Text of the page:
“Then there’s this old guy who comes up and stands and looks out the window.  His eyes are all washed out.  He never responds when I speak to him.  Always wears the same robe, coming open a bit, stained at the cuffs.”

“Sounds like a ghost.”

“I think he is,” Elliot said without hesitation. “Tall and gaunt, vague, listless, terrible. He’s worse than speakers girl.  When he comes down the hall, I feel every muscle in my body pull tight.”

Doran flagged the bartender.  “We ought to switch to drink drinks.”

Elliot fell silent while they ordered.  The slant of the sun had shifted now, painting golden highlights onto his friend’s auburn hair.  Doran was handsome, bearded and sturdy. He looked exactly like the man leaning against the rail in Renoir’s painting of the luncheon party.  He was also fun company, despite his perpetual air of being elsewhere.  When they first became friends, Elliot was pained by Doran’s beauty, the swell of his arms, the light hair on them lit by setting suns or golden lamps.  His breath left him if Doran glanced at him from the shadows of a street as they walked side by side. That feeling had subsided over time, a little, but today when the sunlight burnished that copper hair, he had to look away.

“So does anyone else stand in the hall and drive you mad?”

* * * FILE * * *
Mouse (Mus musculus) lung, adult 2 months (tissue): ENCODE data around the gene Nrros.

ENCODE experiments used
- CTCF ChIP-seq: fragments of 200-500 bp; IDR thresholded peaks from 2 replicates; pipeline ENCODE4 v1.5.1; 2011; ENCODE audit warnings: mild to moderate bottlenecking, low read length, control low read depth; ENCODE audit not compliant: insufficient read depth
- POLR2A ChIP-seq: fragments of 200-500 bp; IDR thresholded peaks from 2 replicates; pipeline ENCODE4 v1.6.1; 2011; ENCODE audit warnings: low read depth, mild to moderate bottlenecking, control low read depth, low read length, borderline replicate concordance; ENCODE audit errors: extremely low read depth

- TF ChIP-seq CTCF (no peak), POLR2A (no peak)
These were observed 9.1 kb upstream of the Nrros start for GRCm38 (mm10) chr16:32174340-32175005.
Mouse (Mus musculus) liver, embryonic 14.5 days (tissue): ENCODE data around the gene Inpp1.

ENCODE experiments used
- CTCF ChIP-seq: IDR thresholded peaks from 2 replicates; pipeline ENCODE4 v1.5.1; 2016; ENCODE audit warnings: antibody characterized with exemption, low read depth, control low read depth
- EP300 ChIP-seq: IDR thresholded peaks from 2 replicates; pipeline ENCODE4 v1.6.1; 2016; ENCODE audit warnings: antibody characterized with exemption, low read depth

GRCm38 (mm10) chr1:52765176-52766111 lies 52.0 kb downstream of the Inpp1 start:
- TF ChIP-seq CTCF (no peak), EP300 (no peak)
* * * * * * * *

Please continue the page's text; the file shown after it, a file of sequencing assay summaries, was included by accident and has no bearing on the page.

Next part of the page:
Elliot took a breath. “Just a child.”

Doran was glancing away again.

“It’s a boy.  Black hair and eyes. I think he lives upstairs with an old woman who’s always coming and going with paper grocery bags, like an extra from a movie. Same scarf and hat, the same end of a baguette thrusting out like a dick yearning for a tug.”

Doran laughed, drawn back fully, for a moment.

“I doubt she always carries the same bag of groceries.”

“It might have been dry cleaning once.”

Doran studied his friend.  The fingertips were forever a mess, the nail beds blackened with ink, the pads cut or burned from his instruments.  It was a mystery to him how an artist could let his body be mutilated by his craft.  He was creative with words, liked by his artist friends, but he had no leanings in that direction.  He could barely appreciate art, a fact which often caused lively debate at the kind of parties to which he was invited.  The popular myth about Doran was that he only pretended his nonchalance about art to goad his friends.  He tried only half-heartedly to shatter the misapprehension.  What he was never shy about admitting, however, was that he enjoyed artistic people, their energy and the currents of their moods, even when he thought the yields of their work might be better served as a forth leg on a broken sofa.